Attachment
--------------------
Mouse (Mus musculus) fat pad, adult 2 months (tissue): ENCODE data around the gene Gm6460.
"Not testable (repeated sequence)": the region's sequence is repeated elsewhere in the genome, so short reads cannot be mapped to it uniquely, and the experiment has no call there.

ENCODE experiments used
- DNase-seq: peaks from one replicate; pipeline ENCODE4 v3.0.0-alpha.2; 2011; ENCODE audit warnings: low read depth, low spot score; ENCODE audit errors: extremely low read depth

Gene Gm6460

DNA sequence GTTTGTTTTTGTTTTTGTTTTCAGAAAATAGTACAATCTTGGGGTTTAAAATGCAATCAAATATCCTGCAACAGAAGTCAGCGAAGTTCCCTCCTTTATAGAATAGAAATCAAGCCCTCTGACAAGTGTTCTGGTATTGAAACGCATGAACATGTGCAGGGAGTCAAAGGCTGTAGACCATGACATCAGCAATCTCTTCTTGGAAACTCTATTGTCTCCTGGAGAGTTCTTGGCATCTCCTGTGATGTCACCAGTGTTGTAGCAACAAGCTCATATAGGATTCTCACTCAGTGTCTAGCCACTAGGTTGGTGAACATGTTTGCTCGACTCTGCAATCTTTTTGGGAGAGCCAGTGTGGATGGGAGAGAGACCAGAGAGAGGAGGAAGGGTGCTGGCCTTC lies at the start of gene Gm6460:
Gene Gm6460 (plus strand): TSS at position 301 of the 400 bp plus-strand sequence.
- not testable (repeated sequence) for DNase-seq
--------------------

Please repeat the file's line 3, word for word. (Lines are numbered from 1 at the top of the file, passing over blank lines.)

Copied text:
ENCODE experiments used